Native vs. responsive web vs. hybrid app development

Native vs. responsive web vs. hybrid app development

Hybrid or native? The pros and cons debate wages on without an end in sight. The only consensus is that that there will be no winner, just options to fit different situations. Which makes sense really, because the only way to find an answer as to which mobile path is right for your business is to know what your customers want do with or gain from your mobile implementation. Are you simply making content accessible to people from many devices, or are you providing complex functionality that requires using a device’s hardware? Knowing which questions to ask and gaining an understanding of the strengths and weaknesses of each implementation are vital to creating a successful product and not wasting your investment of time and resources. Below are the options, and a some points to consider when choosing between them.

Understanding your mobile development options

Responsive Web Development — Responsive web design, it should be noted, is an entirely different animal than the hybrid and native options. Instead of being downloaded onto your phone, a responsive site is still viewed in a browser, like any other website. This means that it has no interaction with the phone itself, but can only interact with the user through the confines of web based elements. Responsive web development is all about making sure that your website is user friendly and entirely accessible no matter what size of screen or what device your user is on. It is useful to note that most web apps are paired with a responsive website, because only HTML is visible for SEO purposes, and apps without web based landing pages would never show up on web browser searches.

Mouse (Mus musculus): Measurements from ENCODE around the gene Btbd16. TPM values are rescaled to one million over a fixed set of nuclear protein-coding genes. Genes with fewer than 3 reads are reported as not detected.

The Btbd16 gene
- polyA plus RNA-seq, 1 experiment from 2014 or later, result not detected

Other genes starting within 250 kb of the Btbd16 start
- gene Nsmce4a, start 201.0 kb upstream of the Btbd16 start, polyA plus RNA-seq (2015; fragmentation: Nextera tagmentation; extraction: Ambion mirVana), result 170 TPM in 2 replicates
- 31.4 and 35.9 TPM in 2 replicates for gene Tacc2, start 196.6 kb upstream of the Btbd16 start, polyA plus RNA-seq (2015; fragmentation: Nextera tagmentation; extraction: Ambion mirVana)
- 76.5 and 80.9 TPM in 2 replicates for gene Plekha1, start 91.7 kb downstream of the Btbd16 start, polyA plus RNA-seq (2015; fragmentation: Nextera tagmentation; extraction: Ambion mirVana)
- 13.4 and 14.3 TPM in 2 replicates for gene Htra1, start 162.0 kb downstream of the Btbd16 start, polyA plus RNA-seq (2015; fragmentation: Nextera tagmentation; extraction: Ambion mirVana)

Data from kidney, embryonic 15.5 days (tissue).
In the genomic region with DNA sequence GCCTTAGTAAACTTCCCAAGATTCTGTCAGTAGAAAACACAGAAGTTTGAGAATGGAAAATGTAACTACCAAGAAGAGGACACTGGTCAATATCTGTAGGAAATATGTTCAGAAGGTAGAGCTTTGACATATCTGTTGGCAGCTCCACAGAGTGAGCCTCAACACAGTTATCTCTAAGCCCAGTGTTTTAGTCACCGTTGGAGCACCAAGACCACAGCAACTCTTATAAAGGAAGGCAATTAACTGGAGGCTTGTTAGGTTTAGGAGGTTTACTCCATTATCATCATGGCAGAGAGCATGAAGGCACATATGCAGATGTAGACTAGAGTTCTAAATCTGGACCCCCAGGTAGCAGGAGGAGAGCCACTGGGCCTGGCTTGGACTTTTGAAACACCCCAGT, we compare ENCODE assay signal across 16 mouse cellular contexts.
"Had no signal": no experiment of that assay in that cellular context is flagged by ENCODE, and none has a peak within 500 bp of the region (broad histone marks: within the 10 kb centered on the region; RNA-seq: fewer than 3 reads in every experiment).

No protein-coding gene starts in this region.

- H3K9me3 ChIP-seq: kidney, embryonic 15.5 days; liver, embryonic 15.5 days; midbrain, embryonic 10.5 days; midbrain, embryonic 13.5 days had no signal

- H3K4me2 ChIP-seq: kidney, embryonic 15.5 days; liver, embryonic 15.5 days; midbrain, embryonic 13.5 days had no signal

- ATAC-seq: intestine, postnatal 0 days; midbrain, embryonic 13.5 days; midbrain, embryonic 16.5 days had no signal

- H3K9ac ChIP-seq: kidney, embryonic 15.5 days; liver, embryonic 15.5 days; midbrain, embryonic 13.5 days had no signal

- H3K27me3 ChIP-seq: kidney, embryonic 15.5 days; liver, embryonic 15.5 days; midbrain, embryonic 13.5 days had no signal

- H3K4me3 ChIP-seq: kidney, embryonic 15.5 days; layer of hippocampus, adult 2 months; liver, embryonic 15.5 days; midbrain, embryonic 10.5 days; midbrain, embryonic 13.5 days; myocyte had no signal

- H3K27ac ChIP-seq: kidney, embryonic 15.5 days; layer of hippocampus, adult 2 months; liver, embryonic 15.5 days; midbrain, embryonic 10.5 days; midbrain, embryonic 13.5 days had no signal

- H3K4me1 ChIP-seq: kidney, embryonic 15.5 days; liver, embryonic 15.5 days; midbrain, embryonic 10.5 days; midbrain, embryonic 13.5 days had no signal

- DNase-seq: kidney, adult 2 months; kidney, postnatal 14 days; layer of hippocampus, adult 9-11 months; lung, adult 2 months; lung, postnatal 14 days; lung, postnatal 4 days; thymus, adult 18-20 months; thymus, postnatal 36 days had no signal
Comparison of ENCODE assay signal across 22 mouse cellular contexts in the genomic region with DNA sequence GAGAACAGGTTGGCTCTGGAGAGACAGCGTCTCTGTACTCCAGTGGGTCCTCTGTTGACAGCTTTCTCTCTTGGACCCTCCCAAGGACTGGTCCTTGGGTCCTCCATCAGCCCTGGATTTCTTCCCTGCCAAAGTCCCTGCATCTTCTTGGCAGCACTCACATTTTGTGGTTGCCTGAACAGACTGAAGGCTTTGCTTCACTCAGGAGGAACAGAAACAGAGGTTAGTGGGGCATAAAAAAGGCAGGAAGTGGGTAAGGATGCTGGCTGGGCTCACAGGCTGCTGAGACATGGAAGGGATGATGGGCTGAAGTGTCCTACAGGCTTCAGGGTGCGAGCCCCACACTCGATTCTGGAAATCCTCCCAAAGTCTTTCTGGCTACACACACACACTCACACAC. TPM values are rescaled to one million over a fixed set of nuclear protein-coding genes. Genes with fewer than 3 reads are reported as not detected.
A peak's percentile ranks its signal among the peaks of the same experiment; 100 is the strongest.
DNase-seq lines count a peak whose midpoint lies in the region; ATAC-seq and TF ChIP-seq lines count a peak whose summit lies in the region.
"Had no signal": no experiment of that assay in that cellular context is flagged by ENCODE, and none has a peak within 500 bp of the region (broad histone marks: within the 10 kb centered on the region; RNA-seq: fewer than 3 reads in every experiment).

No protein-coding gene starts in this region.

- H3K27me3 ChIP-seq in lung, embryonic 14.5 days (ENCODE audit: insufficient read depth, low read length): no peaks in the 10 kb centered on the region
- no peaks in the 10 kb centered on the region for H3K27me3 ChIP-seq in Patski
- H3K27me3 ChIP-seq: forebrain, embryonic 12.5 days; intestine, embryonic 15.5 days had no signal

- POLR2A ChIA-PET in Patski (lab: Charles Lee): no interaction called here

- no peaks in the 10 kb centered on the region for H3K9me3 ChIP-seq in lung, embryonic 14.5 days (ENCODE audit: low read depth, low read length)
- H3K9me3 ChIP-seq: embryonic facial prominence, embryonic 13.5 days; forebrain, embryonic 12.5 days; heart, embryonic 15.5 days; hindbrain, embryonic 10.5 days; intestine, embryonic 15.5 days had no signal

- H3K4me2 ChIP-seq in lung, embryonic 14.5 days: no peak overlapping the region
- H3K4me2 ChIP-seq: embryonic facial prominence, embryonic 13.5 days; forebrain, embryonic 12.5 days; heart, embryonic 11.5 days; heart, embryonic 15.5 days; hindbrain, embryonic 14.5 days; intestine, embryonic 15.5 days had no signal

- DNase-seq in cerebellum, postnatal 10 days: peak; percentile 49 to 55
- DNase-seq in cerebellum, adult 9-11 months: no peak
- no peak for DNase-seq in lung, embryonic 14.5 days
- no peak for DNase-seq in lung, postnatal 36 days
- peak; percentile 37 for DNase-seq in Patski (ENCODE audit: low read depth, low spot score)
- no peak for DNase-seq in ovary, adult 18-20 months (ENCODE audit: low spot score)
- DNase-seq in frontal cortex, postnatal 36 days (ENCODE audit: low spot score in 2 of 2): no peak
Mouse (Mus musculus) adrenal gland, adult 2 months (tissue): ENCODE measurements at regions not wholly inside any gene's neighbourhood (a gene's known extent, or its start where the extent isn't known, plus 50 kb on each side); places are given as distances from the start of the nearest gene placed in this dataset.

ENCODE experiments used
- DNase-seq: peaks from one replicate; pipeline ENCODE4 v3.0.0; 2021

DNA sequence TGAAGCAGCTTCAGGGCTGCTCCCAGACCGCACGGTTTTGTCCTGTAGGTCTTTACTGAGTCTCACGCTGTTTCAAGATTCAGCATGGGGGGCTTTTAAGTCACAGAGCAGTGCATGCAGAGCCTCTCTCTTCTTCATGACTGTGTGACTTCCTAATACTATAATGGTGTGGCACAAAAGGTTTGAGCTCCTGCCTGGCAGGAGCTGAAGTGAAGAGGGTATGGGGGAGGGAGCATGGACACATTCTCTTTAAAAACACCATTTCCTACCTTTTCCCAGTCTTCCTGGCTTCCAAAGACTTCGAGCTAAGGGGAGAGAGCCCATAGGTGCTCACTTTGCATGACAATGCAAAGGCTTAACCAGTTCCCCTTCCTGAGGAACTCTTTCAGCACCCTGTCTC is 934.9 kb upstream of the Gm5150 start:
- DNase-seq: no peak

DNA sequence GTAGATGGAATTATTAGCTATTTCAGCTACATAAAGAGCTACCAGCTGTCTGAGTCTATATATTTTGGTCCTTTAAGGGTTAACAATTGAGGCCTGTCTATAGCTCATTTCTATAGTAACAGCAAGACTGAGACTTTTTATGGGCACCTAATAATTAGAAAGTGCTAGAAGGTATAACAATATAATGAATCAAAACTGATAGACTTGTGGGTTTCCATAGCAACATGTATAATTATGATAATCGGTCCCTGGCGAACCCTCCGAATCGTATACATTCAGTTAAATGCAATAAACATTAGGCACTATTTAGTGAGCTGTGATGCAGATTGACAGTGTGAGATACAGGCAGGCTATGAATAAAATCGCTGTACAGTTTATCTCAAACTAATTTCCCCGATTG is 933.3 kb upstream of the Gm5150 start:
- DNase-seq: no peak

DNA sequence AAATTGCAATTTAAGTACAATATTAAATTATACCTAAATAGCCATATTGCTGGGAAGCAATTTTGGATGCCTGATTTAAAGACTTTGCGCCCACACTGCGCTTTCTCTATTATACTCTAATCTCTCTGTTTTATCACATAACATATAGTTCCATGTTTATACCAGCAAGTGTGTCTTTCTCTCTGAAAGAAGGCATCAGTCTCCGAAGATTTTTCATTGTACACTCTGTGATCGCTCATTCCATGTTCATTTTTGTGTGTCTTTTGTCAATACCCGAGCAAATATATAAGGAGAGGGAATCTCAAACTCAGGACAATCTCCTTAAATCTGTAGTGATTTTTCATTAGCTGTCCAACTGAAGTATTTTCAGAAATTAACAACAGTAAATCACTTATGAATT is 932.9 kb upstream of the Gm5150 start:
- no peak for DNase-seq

Hybrid App Development — Hybrid apps are the compromise. They are OS agnostic. They work on any OS, but operate from one code base, instead of having to be written from scratch each time. This is especially appealing if a company wants an app to seem native and be available for purchase through the Apple and Android app stores, but without having to deal with the hassle of multiple truly native apps. Because native apps, lets face it, are a huge hassle: a minimum of two completely separate code bases, in a minimum of two different languages that are written and maintained by at least two different teams of developers. It is a daunting task in the best of cases. So, we compromise some native functionality for the comparative ease of working with one code base and one dev team, with the ability to fix bugs in one place and release updates to both devices at the same time.

The Spectrum

Native App or Responsive Web App



Native or Hybrid